The Book of Lies, as most of these large Disinformation Guides, consists of dozens of chapters by a smorgasbord of authors from a wide swath of the countercultural milieu, this time ‘focusing’ on “Magick and the Occult.” The small section on “Chemognosis” contains only two chapters (it’s the heading with the least number of contributions in the volume), one of which is an edited transcript of Terence McKenna’s first talk at Esalen during the Lilly/Goswami [that’s John and Amit] Conference on Consciousness and Quantum Physics, titled ‘Tryptamine Hallucinogens and Consciousness’. There seems to be some dispute about when this conference actually took place. Anyone who was there or has a photo or scan of an original catalog can help with this. Both The Book of Lies and Jeffrey Kripal in his book, Esalen: America and the Religion of No Religion describe the event as taking place in December 1983. However, as you can see here, the actual tape (not published by Dolphin Tapes until 1997) lists it as taking place in 1982, as does Erowid, though citing the Dolphin Tapes published version. I have tended to favor the 1982 dating, though I can’t now remember all of my reasons for doing so (most, like Jesse Jarnow and Graham St. John, have gone with the 1983 date–it would be great to clear this up, as, historically speaking, it’s not entirely insignificant when this took place–you can see this same issue playing out on the Psychedelic Salon page for the talk).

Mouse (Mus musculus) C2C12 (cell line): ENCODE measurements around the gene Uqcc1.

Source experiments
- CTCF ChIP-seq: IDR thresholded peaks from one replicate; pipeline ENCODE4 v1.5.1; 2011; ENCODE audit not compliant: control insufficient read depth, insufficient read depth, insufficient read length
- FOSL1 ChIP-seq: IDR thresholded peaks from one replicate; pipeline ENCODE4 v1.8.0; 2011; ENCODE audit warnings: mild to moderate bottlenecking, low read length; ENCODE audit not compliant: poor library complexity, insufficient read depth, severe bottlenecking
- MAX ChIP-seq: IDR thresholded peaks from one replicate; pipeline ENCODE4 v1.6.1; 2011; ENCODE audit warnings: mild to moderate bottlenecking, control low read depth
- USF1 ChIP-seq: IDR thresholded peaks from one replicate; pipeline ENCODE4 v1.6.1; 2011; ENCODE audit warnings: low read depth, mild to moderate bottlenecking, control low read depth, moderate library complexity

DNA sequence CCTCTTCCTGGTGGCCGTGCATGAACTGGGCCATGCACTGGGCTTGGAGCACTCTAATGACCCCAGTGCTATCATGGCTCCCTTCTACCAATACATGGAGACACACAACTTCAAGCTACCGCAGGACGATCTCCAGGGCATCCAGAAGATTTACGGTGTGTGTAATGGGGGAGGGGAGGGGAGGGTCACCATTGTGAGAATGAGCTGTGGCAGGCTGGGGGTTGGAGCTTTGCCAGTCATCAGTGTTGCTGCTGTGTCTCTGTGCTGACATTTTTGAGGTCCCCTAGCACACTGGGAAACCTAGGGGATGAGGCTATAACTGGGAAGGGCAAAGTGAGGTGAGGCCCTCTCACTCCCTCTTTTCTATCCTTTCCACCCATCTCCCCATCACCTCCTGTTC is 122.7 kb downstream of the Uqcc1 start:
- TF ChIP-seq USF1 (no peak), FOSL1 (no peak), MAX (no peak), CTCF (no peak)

Even though this is among Terence’s most well-known and most-published talk, I thought it would still be worth including some of the selected quotations for your edification and amusement: